Round Two: We do the front to back exercise again in new configurations of four. This time the prompt was “I did what I loved and…”  Again, I say to exaggerate the results, go for fantasy and nonsense. This allows people to open their minds to what is possible if they do what they want and love.

It is just as powerful to express our positive, limitless, often unbelievable passions and dreams. It helps to name them through metaphor and fantasy so they can get big and wild.

Integration: To integrate the more performative part of the class, we do 8 minute timed writing. People can write about how they feel, what they learned, what they were inspired about or anything else. It’s an open writing time.

This time allows people to catch and document any insights they learned about themselves, each other, or the creative process.

Closure: To close, we sat in a circle and people shared what was new and enjoyable and/or what was challenging. After each person shared, I asked people to do10 claps together to indicate the official end.

Coming together to share in the end is often important because we recognize that we have been on a journey that made us more intimate and therefore required some courage. Clapping is a wonderful way to say, we are done!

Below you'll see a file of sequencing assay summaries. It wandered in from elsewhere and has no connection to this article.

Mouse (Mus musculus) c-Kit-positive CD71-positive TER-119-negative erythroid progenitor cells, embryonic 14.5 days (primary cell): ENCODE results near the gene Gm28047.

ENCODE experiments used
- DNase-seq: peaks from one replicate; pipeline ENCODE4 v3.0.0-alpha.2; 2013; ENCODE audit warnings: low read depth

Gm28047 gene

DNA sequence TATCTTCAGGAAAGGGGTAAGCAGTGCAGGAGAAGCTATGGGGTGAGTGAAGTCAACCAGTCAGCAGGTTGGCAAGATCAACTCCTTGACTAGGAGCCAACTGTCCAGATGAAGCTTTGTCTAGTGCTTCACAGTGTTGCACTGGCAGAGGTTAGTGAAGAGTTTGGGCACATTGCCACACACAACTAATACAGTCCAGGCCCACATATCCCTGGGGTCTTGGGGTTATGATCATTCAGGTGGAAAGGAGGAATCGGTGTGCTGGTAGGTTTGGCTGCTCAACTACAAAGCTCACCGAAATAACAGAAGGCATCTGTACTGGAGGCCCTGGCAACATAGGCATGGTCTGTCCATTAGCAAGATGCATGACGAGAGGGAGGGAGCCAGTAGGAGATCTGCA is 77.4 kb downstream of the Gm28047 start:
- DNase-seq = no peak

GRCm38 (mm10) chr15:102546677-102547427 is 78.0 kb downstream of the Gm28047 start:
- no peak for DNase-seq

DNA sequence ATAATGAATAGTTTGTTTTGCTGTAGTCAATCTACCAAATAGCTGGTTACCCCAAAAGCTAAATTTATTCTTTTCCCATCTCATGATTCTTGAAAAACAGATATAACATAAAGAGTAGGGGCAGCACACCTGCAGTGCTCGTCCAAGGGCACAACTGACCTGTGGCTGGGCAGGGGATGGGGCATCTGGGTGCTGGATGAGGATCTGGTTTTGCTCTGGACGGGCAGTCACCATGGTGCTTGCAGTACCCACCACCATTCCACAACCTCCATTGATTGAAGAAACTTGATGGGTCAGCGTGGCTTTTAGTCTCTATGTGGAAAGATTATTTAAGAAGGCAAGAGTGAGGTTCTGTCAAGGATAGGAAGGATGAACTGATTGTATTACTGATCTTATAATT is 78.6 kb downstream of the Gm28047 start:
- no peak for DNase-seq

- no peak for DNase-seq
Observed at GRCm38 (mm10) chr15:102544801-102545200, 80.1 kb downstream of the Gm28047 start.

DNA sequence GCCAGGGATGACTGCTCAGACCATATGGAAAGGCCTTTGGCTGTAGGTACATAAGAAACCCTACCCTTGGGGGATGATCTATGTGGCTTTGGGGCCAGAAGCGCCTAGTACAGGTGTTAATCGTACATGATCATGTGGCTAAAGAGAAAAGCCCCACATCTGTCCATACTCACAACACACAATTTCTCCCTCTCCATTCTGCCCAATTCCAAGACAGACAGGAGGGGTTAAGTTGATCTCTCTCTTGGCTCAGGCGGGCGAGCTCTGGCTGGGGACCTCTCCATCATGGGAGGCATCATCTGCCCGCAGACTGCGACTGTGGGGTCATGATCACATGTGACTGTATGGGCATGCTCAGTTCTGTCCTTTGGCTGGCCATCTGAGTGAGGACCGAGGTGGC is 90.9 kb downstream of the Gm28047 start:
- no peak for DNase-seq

Rythea Lee is a professional dancer and multi-disciplinary artist giving voice to personal and global stories of healing. Contact Improvisation has been a beloved and passionate aspect of her performances, workshops, and personal practice.  Rythea is a co-director of The Zany Angels Dance Theatre Company, a troupe that combines theatre, clown, and highly physical dance, performing in colleges such as Smith College, Mt. Holyoke College, Emerson College, Bard College, Hampshire College, to name a few, as well as conferences and theatres along the eastern seaboard (see www.zanyangels.com). The new Zany Angels show "The Inner Child: Don't Leave Home Without It"  premiered this Fall in Northampton to sold out audiences and standing ovations.  Read more about Rythea here.